|US20030226633 *||4 Jun 2003||11 Dic 2003||Fujitsu Limited||Method and apparatus for fabricating bonded substrate|
|US20040181264 *||22 Jul 2003||16 Sep 2004||Silverstone Leon M.||Method and apparatus for treatment of viral diseases|
|US20040230227 *||9 Feb 2004||18 Nov 2004||Zohar Avrahami||Handheld apparatus and method for transdermal drug delivery and analyte extraction|
|US20040243181 *||2 Oct 2003||2 Dic 2004||Tyrell, Inc.||Methods and devices for the treatment of skin lesions|
|US20050015125 *||15 Mar 2004||20 Ene 2005||Mioduski Paul C.||Hyperthermia treatment systems and methods|
|US20050119605 *||30 Dic 2004||2 Jun 2005||Transpharma Medical Ltd.||Handheld transdermal drug delivery and analyte extraction|
|US20050283110 *||11 Jul 2005||22 Dic 2005||Children's Medical Center Corporation||Ultrasound-mediated drug delivery|
|US20060058710 *||22 Sep 2005||16 Mar 2006||Eilaz Babaev||Ultrasound wound treatment method and device using standing waves|
|US20070066959 *||1 Sep 2006||22 Mar 2007||Mercator Medsystems, Inc.||Electroporation Microneedle and Methods For Its Use|
|US20070259316 *||8 May 2006||8 Nov 2007||Tyrell, Inc.||Treatment device and method for treating or preventing periodontal disease through application of heat|
|US20080004649 *||18 Sep 2007||3 Ene 2008||Bacoustics Llc||Apparatus and methods for debridement with ultrasound energy|
|US20080004661 *||14 Sep 2007||3 Ene 2008||Silverstone Leon M||Method and apparatus for treatment of viral diseases|
|US20080008978 *||21 Jun 2007||10 Ene 2008||Tyrell, Inc.||Treatment device and method for treating or preventing periodontal disease through application of heat|
|US20080082099 *||29 Sep 2006||3 Abr 2008||Duane Dickens||Surgical probe and methods for targeted treatment of heart structures|
|US20080119779 *||29 Sep 2006||22 May 2008||Eilaz Babaev||Method of Treating Lumens, Cavities, and Tissues of the Body with an Ultrasound Delivered Liquid.|
|US20080149100 *||20 Dic 2006||26 Jun 2008||Gerrit Jan Van Holst||Antiviral Heat Treatment|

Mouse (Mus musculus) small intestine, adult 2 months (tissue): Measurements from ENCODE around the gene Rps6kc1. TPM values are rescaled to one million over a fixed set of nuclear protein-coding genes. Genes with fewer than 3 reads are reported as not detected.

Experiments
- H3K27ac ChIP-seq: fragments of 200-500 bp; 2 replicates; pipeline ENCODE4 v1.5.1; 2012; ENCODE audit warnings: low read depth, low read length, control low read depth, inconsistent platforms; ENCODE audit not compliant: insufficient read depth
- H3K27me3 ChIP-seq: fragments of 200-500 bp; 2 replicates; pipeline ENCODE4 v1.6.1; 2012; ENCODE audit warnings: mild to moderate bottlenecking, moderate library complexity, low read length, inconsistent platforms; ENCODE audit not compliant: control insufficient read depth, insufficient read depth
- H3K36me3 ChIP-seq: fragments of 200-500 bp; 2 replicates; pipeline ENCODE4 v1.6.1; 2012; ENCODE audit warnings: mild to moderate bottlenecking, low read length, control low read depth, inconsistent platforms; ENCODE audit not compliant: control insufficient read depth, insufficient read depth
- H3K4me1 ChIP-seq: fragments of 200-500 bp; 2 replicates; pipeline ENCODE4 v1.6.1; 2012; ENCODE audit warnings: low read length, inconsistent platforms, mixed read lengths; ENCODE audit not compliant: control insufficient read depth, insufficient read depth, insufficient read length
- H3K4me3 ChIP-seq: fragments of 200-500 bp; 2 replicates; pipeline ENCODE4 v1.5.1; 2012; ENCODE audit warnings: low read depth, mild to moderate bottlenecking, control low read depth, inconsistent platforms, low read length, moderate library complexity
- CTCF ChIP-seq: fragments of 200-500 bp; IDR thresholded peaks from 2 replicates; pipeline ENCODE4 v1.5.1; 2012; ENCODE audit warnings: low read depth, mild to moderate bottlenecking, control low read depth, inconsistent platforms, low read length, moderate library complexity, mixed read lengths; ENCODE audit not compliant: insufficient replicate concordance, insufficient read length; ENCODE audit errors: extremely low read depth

|US20090118802 *||5 Ene 2009||7 May 2009||Thermosurgery Technologies, Inc.||Hyperthermia Treatment Systems and Methods|
|US20090216179 *||28 Ago 2008||27 Ago 2009||Bacoustics Llc||Deflector Shield For Use With Multiple Wound Care Devices|
|US20100174224 *||8 Jul 2010||Transpharma Medical Ltd.||Handheld transdermal drug delivery and analyte extraction|
|US20110178518 *||21 Jul 2011||Transpharma Medical, Ltd.||Handheld transdermal drug delivery and analyte extraction|
|US20130006337 *||23 Ene 2011||3 Ene 2013||Americo Fernandes||Chemical warming device and method for the treatment of viruses such as herpes|
|CN101972512A *||29 Jul 2010||16 Feb 2011||北京天行健医疗科技有限公司||Acoustic, optic and electric heart cerebrovascular disease therapy apparatus|
|CN101972512B||29 Jul 2010||16 Ene 2013||北京天行健医疗科技有限公司||Acoustic, optic and electric heart cerebrovascular disease therapy apparatus|
|WO2001013989A1 *||24 Ago 2000||1 Mar 2001||Johnson & Johnson Consumer||Tissue electroperforation for drug delivery and diagnostic sampling|
|WO2002028350A2 *||5 Oct 2001||11 Abr 2002||Advanced Medical Applications, Inc.||Nozzle for ultrasound and wound treatment|
|WO2002068044A2 *||28 Feb 2002||6 Sep 2002||Johnson & Johnson Consume Comp||Tissue electroperforation for enhanced drug delivery and sampling|
|WO2002100459A2 *||11 Jun 2002||19 Dic 2002||Endobionics Inc||Electroporation microneedle and methods for its use|
|Clasificación de EE.UU.||604/20, 607/102|
|Clasificación internacional||A61N1/40, A61N1/32|
|Clasificación cooperativa||A61N1/325, A61N1/403, A61N1/306|
|Clasificación europea||A61N1/40T, A61N1/32E|
|4 Mar 2004||REMI||Maintenance fee reminder mailed|
|16 Ago 2004||LAPS||Lapse for failure to pay maintenance fees|
|16 Ago 2004||AS||Assignment|
|12 Oct 2004||FP||Expired due to failure to pay maintenance fee|
Effective date: 20040815